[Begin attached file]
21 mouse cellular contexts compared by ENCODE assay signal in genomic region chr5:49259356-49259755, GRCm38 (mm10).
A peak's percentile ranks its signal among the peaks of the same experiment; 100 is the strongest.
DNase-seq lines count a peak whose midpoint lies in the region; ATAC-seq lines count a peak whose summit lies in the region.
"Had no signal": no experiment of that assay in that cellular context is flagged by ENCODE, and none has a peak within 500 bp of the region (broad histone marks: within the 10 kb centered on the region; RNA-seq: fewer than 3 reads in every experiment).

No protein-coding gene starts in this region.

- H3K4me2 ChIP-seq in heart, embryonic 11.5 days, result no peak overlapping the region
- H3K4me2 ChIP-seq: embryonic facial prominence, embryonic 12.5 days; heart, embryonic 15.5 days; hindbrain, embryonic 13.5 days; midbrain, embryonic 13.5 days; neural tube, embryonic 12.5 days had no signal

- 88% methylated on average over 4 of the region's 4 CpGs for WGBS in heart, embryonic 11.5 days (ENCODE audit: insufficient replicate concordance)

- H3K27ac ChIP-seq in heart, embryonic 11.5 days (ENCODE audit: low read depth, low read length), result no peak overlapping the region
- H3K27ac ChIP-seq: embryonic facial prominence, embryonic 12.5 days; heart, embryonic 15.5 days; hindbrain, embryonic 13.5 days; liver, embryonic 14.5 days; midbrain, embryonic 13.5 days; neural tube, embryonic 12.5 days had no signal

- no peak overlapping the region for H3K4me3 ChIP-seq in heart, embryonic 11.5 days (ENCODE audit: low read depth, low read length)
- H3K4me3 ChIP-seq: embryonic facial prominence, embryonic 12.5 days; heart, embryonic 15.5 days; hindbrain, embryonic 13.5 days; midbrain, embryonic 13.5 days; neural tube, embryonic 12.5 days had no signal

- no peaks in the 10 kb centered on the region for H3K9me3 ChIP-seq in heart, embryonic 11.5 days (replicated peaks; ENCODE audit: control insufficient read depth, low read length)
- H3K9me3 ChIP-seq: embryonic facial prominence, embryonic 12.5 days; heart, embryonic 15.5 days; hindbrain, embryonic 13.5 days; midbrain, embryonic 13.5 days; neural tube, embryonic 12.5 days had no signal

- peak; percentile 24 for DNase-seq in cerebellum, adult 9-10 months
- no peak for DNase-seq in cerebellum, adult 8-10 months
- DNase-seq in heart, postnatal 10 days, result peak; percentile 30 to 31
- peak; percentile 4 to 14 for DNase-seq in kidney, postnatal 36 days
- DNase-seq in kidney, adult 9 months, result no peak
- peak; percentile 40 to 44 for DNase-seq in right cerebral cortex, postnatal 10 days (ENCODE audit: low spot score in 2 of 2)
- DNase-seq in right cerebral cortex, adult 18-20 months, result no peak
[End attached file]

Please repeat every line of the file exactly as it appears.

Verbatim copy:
21 mouse cellular contexts compared by ENCODE assay signal in genomic region chr5:49259356-49259755, GRCm38 (mm10).
A peak's percentile ranks its signal among the peaks of the same experiment; 100 is the strongest.
DNase-seq lines count a peak whose midpoint lies in the region; ATAC-seq lines count a peak whose summit lies in the region.
"Had no signal": no experiment of that assay in that cellular context is flagged by ENCODE, and none has a peak within 500 bp of the region (broad histone marks: within the 10 kb centered on the region; RNA-seq: fewer than 3 reads in every experiment).

No protein-coding gene starts in this region.

- H3K4me2 ChIP-seq in heart, embryonic 11.5 days, result no peak overlapping the region
- H3K4me2 ChIP-seq: embryonic facial prominence, embryonic 12.5 days; heart, embryonic 15.5 days; hindbrain, embryonic 13.5 days; midbrain, embryonic 13.5 days; neural tube, embryonic 12.5 days had no signal

- 88% methylated on average over 4 of the region's 4 CpGs for WGBS in heart, embryonic 11.5 days (ENCODE audit: insufficient replicate concordance)

- H3K27ac ChIP-seq in heart, embryonic 11.5 days (ENCODE audit: low read depth, low read length), result no peak overlapping the region
- H3K27ac ChIP-seq: embryonic facial prominence, embryonic 12.5 days; heart, embryonic 15.5 days; hindbrain, embryonic 13.5 days; liver, embryonic 14.5 days; midbrain, embryonic 13.5 days; neural tube, embryonic 12.5 days had no signal

- no peak overlapping the region for H3K4me3 ChIP-seq in heart, embryonic 11.5 days (ENCODE audit: low read depth, low read length)
- H3K4me3 ChIP-seq: embryonic facial prominence, embryonic 12.5 days; heart, embryonic 15.5 days; hindbrain, embryonic 13.5 days; midbrain, embryonic 13.5 days; neural tube, embryonic 12.5 days had no signal

- no peaks in the 10 kb centered on the region for H3K9me3 ChIP-seq in heart, embryonic 11.5 days (replicated peaks; ENCODE audit: control insufficient read depth, low read length)
- H3K9me3 ChIP-seq: embryonic facial prominence, embryonic 12.5 days; heart, embryonic 15.5 days; hindbrain, embryonic 13.5 days; midbrain, embryonic 13.5 days; neural tube, embryonic 12.5 days had no signal

- peak; percentile 24 for DNase-seq in cerebellum, adult 9-10 months
- no peak for DNase-seq in cerebellum, adult 8-10 months
- DNase-seq in heart, postnatal 10 days, result peak; percentile 30 to 31
- peak; percentile 4 to 14 for DNase-seq in kidney, postnatal 36 days
- DNase-seq in kidney, adult 9 months, result no peak
- peak; percentile 40 to 44 for DNase-seq in right cerebral cortex, postnatal 10 days (ENCODE audit: low spot score in 2 of 2)
- DNase-seq in right cerebral cortex, adult 18-20 months, result no peak